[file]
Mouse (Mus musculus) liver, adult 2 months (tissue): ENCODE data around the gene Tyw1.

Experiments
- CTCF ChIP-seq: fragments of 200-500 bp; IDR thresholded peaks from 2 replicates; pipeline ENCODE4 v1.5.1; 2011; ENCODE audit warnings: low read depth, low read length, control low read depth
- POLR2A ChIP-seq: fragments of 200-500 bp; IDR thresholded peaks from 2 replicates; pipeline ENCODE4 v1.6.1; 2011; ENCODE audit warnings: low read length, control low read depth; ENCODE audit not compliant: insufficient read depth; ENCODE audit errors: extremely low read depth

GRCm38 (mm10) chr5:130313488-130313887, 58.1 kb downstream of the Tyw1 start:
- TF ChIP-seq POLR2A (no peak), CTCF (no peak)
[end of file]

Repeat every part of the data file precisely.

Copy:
Mouse (Mus musculus) liver, adult 2 months (tissue): ENCODE data around the gene Tyw1.

Experiments
- CTCF ChIP-seq: fragments of 200-500 bp; IDR thresholded peaks from 2 replicates; pipeline ENCODE4 v1.5.1; 2011; ENCODE audit warnings: low read depth, low read length, control low read depth
- POLR2A ChIP-seq: fragments of 200-500 bp; IDR thresholded peaks from 2 replicates; pipeline ENCODE4 v1.6.1; 2011; ENCODE audit warnings: low read length, control low read depth; ENCODE audit not compliant: insufficient read depth; ENCODE audit errors: extremely low read depth

GRCm38 (mm10) chr5:130313488-130313887, 58.1 kb downstream of the Tyw1 start:
- TF ChIP-seq POLR2A (no peak), CTCF (no peak)